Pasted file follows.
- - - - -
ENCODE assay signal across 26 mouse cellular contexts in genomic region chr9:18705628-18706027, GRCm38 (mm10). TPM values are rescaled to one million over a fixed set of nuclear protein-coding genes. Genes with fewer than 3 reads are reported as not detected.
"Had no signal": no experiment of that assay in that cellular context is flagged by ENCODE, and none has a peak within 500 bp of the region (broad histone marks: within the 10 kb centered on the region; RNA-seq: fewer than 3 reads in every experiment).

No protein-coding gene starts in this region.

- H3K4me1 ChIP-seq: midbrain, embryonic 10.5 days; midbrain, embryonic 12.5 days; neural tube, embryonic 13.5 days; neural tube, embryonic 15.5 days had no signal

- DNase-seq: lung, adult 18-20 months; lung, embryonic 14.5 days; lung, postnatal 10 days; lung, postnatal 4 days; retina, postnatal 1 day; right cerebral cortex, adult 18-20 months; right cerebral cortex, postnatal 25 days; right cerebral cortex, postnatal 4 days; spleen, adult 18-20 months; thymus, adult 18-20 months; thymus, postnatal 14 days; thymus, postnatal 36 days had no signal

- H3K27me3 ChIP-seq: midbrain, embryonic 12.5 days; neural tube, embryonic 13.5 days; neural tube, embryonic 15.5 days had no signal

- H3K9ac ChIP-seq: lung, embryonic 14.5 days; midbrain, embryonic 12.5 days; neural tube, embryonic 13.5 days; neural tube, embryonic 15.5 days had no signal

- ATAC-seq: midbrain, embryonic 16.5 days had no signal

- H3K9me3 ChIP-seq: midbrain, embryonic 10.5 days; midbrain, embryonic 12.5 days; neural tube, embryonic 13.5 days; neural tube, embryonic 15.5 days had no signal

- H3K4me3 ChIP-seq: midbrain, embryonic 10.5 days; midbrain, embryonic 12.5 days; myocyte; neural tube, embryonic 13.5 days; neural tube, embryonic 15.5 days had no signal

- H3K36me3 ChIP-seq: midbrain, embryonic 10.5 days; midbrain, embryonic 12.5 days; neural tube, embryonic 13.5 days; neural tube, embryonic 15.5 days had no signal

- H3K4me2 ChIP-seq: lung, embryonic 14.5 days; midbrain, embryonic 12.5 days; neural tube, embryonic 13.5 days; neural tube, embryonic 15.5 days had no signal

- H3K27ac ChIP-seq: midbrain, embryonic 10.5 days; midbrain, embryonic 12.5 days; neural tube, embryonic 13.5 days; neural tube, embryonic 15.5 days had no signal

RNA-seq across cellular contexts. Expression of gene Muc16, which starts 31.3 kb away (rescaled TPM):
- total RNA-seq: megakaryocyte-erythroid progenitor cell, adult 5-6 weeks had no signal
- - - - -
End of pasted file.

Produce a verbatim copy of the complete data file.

ENCODE assay signal across 26 mouse cellular contexts in genomic region chr9:18705628-18706027, GRCm38 (mm10). TPM values are rescaled to one million over a fixed set of nuclear protein-coding genes. Genes with fewer than 3 reads are reported as not detected.
"Had no signal": no experiment of that assay in that cellular context is flagged by ENCODE, and none has a peak within 500 bp of the region (broad histone marks: within the 10 kb centered on the region; RNA-seq: fewer than 3 reads in every experiment).

No protein-coding gene starts in this region.

- H3K4me1 ChIP-seq: midbrain, embryonic 10.5 days; midbrain, embryonic 12.5 days; neural tube, embryonic 13.5 days; neural tube, embryonic 15.5 days had no signal

- DNase-seq: lung, adult 18-20 months; lung, embryonic 14.5 days; lung, postnatal 10 days; lung, postnatal 4 days; retina, postnatal 1 day; right cerebral cortex, adult 18-20 months; right cerebral cortex, postnatal 25 days; right cerebral cortex, postnatal 4 days; spleen, adult 18-20 months; thymus, adult 18-20 months; thymus, postnatal 14 days; thymus, postnatal 36 days had no signal

- H3K27me3 ChIP-seq: midbrain, embryonic 12.5 days; neural tube, embryonic 13.5 days; neural tube, embryonic 15.5 days had no signal

- H3K9ac ChIP-seq: lung, embryonic 14.5 days; midbrain, embryonic 12.5 days; neural tube, embryonic 13.5 days; neural tube, embryonic 15.5 days had no signal

- ATAC-seq: midbrain, embryonic 16.5 days had no signal

- H3K9me3 ChIP-seq: midbrain, embryonic 10.5 days; midbrain, embryonic 12.5 days; neural tube, embryonic 13.5 days; neural tube, embryonic 15.5 days had no signal

- H3K4me3 ChIP-seq: midbrain, embryonic 10.5 days; midbrain, embryonic 12.5 days; myocyte; neural tube, embryonic 13.5 days; neural tube, embryonic 15.5 days had no signal

- H3K36me3 ChIP-seq: midbrain, embryonic 10.5 days; midbrain, embryonic 12.5 days; neural tube, embryonic 13.5 days; neural tube, embryonic 15.5 days had no signal

- H3K4me2 ChIP-seq: lung, embryonic 14.5 days; midbrain, embryonic 12.5 days; neural tube, embryonic 13.5 days; neural tube, embryonic 15.5 days had no signal

- H3K27ac ChIP-seq: midbrain, embryonic 10.5 days; midbrain, embryonic 12.5 days; neural tube, embryonic 13.5 days; neural tube, embryonic 15.5 days had no signal

RNA-seq across cellular contexts. Expression of gene Muc16, which starts 31.3 kb away (rescaled TPM):
- total RNA-seq: megakaryocyte-erythroid progenitor cell, adult 5-6 weeks had no signal